• We know how to differentiate ln(x) (the answer is 1/x)

This means the chain rule will allow us to perform the differentiation of the function ln(x2).

To perform the differentiation, the chain rule says we must differentiate the expression as if it were just in terms of x as long as we then multiply that result by the derivative of what the expression was actually in terms of (in this case the derivative of x2).

#### Using the chain rule to find the derivative of ln(x^2)

ln(x2) is in the form of the standard natural log function ln(x), except it does not have x as an argument, instead it has another function of x (x2).

Let’s call the function in the argument g(x), which means:

g(x) = x2

From this it follows that:

ln(x2) = ln(g(x))

So if the function f(x) = ln(x) and the function g(x) = x2, then the function ln(x2) can be written as a composite function.

f(x) = ln(x)

f(g(x)) = ln(g(x)) (but g(x) = x2)

f(g(x)) = ln(x2)

Let’s define this composite function as F(x):

F(x) = f(g(x)) = ln(x2)

We can find the derivative of ln(x2) (F'(x)) by making use of the chain rule.

The Chain Rule:
For two differentiable functions f(x) and g(x)

If F(x) = f(g(x))

Then the derivative of F(x) is F'(x) = f’(g(x)).g’(x)

Now we can just plug f(x) and g(x) into the chain rule. But before we do that, just a recap on the derivative of the natural logarithm.

The derivative of ln(x) with respect to x is (1/x)
The derivative of ln(s) with respect to s is (1/s)

In a similar way, the derivative of ln(x2) with respect to x2 is (1/x2).
We will use this fact as part of the chain rule to find the derivative of ln(x2) with respect to x.

How to find the derivative of ln(x2) using the Chain Rule:

Using the chain rule, we find that the derivative of ln(x2) is 2/x

Finally, just a note on syntax and notation: ln(x^2) is sometimes written in the forms below (with the derivative as per the calculations above). Just be aware that not all of the forms below are mathematically correct.

### Finding the derivative of ln(x2) using log properties

Since ln is the natural logarithm, the usual properties of logs apply.

The power property of logs states that ln(xy) = y.ln(x). In other words taking the log of x to a power is the same as multiplying the log of x by that power.

We can therefore use the power rule of logs to rewrite ln(x2) as:

f(x) = ln(x2) = 2.ln(x)

How to find the derivative of ln(x2) using the power rule of logs

## The Second Derivative of ln(x2)

To calculate the second derivative of a function, you just differentiate the first derivative.

From above, we found that the first derivative of ln(x2) = 2/x. So to find the second derivative of ln(x2), we just need to differentiate 2/x

If we differentiate 2/x we get an answer of (-2/x2).

The second derivative of ln(x2) = -2/x2

# The Derivative of ln(2x^2)

The derivative of ln(2x^2) is 2/x

## How to calculate the derivative of ln(2x^2)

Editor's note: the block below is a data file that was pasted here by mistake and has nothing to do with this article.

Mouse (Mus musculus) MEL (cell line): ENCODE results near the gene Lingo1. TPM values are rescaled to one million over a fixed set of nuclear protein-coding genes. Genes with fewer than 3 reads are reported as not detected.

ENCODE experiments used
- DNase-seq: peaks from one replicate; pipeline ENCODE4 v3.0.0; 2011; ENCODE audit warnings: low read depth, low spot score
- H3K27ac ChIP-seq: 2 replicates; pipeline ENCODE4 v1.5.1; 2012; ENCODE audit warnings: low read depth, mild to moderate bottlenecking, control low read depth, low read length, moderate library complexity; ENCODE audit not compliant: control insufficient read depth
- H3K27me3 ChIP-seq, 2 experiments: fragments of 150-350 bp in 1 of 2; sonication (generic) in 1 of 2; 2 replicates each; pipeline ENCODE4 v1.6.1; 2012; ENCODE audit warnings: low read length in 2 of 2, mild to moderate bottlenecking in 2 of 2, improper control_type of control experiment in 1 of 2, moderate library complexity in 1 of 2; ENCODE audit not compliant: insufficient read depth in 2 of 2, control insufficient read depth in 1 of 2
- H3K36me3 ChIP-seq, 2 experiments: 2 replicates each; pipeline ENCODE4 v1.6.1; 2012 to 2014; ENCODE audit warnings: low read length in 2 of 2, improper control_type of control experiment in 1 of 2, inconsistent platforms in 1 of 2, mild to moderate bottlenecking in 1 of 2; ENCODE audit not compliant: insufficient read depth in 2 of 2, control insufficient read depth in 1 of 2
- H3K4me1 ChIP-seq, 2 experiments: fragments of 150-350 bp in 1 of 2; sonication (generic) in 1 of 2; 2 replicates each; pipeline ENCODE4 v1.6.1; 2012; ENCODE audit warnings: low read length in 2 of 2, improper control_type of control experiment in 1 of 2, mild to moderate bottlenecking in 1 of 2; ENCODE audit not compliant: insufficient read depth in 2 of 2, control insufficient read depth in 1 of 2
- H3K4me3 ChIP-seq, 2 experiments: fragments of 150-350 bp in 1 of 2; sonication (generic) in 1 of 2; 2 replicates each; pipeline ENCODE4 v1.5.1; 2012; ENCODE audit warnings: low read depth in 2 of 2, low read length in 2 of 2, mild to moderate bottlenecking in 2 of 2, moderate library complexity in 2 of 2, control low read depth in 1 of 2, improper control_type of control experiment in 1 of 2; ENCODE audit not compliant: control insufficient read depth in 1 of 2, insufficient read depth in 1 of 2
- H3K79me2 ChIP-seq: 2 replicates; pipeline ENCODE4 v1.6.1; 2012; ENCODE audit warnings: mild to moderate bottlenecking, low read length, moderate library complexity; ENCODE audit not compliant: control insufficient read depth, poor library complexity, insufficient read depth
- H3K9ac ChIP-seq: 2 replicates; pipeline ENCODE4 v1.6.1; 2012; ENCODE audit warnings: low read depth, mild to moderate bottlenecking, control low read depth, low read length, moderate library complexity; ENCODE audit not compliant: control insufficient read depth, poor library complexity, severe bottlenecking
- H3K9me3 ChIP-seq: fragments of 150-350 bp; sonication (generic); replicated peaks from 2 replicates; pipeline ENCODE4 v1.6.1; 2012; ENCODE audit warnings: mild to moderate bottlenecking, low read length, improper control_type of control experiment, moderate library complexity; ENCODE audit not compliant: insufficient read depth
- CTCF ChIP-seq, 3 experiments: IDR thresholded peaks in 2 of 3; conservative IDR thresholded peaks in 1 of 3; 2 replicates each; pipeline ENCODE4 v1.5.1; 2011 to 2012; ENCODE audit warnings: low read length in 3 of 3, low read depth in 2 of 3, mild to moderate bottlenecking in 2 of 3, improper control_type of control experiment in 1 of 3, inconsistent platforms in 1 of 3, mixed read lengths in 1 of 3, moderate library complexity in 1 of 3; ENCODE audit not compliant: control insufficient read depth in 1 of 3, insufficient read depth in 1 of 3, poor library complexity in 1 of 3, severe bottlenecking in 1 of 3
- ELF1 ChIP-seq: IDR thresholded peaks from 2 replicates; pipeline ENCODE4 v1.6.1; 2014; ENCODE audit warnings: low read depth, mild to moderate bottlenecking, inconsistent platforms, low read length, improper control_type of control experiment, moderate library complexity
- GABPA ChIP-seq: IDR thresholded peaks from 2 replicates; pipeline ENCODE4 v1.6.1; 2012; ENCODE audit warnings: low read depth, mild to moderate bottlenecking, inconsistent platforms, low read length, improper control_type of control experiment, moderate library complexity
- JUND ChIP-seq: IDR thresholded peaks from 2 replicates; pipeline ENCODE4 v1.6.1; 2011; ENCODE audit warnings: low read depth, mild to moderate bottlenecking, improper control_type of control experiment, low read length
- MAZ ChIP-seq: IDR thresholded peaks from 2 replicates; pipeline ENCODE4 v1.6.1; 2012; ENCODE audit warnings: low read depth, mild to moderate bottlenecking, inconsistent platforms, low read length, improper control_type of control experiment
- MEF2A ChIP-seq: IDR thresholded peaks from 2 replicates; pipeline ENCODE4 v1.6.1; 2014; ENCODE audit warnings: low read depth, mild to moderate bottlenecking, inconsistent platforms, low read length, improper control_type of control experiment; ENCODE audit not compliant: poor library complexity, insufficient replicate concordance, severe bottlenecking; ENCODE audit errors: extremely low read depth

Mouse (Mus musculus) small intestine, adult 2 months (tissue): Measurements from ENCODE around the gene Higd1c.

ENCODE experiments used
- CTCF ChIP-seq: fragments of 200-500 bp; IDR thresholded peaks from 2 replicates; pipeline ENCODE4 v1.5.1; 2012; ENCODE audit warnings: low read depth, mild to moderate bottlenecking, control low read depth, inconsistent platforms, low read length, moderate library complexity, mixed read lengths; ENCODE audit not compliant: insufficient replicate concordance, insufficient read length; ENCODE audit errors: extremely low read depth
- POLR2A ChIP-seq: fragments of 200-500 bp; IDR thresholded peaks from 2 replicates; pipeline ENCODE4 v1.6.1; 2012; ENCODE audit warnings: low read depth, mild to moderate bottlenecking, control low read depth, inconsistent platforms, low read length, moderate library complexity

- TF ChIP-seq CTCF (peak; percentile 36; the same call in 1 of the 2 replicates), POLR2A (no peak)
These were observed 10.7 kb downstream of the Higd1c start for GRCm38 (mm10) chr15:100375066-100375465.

There are two methods that can be used for calculating the derivative of ln(2x2).

The first method is by using the chain rule for derivatives.

The second method is by using the properties of logs to write ln(2x2) into a form which differentiable without needing to use the chain rule.

### Finding the derivative of ln(2x2) using the chain rule

The chain rule is useful for finding the derivative of an expression which could have been differentiated had it been in x, but it is in the form of another expression which could also be differentiated if it stood on its own.

In this case:

• We know how to differentiate 2x2(the answer is 4x)
• We know how to differentiate ln(x) (the answer is 1/x)

This means the chain rule will allow us to perform the differentiation of the function ln(2x2).

To perform the differentiation, the chain rule says we must differentiate the expression as if it were just in terms of x as long as we then multiply that result by the derivative of what the expression was actually in terms of (in this case the derivative of 2x2).

#### Using the chain rule to find the derivative of ln(2x^2)

ln(2x2) is in the form of the standard natural log function ln(x), except it does not have x as an argument, instead it has another function of x (2x2).

Let’s call the function in the argument g(x), which means:

g(x) = 2x2

From this it follows that:

ln(2x2) = ln(g(x))

So if the function f(x) = ln(x) and the function g(x) = 2x2, then the function ln(2x2) can be written as a composite function.

f(x) = ln(x)

f(g(x)) = ln(g(x)) (but g(x) = 2x2)

f(g(x)) = ln(2x2)

Let’s define this composite function as F(x):

F(x) = f(g(x)) = ln(2x2)

We can find the derivative of ln(2x2) (F'(x)) by making use of the chain rule.

The Chain Rule:
For two differentiable functions f(x) and g(x)

If F(x) = f(g(x))

Then the derivative of F(x) is F'(x) = f’(g(x)).g’(x)

Now we can just plug f(x) and g(x) into the chain rule. But before we do that, just a recap on the derivative of the natural logarithm.

The derivative of ln(x) with respect to x is (1/x)
The derivative of ln(s) with respect to s is (1/s)